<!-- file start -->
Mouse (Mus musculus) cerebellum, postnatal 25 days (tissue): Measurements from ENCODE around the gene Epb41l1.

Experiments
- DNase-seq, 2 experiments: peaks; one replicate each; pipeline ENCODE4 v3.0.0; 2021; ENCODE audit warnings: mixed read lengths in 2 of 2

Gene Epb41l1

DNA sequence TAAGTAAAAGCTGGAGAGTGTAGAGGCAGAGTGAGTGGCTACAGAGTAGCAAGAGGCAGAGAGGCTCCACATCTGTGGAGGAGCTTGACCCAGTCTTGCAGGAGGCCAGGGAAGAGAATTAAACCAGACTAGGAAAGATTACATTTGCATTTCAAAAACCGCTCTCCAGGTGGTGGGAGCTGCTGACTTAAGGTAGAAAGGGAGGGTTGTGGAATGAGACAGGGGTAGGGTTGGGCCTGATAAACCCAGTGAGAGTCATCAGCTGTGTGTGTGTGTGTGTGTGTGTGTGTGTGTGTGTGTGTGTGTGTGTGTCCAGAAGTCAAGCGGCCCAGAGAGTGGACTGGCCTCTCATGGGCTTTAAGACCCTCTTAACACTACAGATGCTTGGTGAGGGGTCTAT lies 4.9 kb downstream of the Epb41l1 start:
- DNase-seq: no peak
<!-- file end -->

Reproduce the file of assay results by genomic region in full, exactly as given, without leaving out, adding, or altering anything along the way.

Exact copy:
Mouse (Mus musculus) cerebellum, postnatal 25 days (tissue): Measurements from ENCODE around the gene Epb41l1.

Experiments
- DNase-seq, 2 experiments: peaks; one replicate each; pipeline ENCODE4 v3.0.0; 2021; ENCODE audit warnings: mixed read lengths in 2 of 2

Gene Epb41l1

DNA sequence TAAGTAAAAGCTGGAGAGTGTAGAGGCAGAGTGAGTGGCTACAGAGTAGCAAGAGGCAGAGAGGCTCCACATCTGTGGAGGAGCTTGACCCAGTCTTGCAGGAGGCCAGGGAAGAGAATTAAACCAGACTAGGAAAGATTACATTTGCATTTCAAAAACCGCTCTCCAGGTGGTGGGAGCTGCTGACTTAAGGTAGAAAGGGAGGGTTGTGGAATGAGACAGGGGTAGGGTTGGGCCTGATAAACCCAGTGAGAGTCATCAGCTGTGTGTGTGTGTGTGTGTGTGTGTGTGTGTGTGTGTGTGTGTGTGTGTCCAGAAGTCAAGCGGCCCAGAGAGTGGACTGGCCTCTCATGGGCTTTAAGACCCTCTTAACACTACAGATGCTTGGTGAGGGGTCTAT lies 4.9 kb downstream of the Epb41l1 start:
- DNase-seq: no peak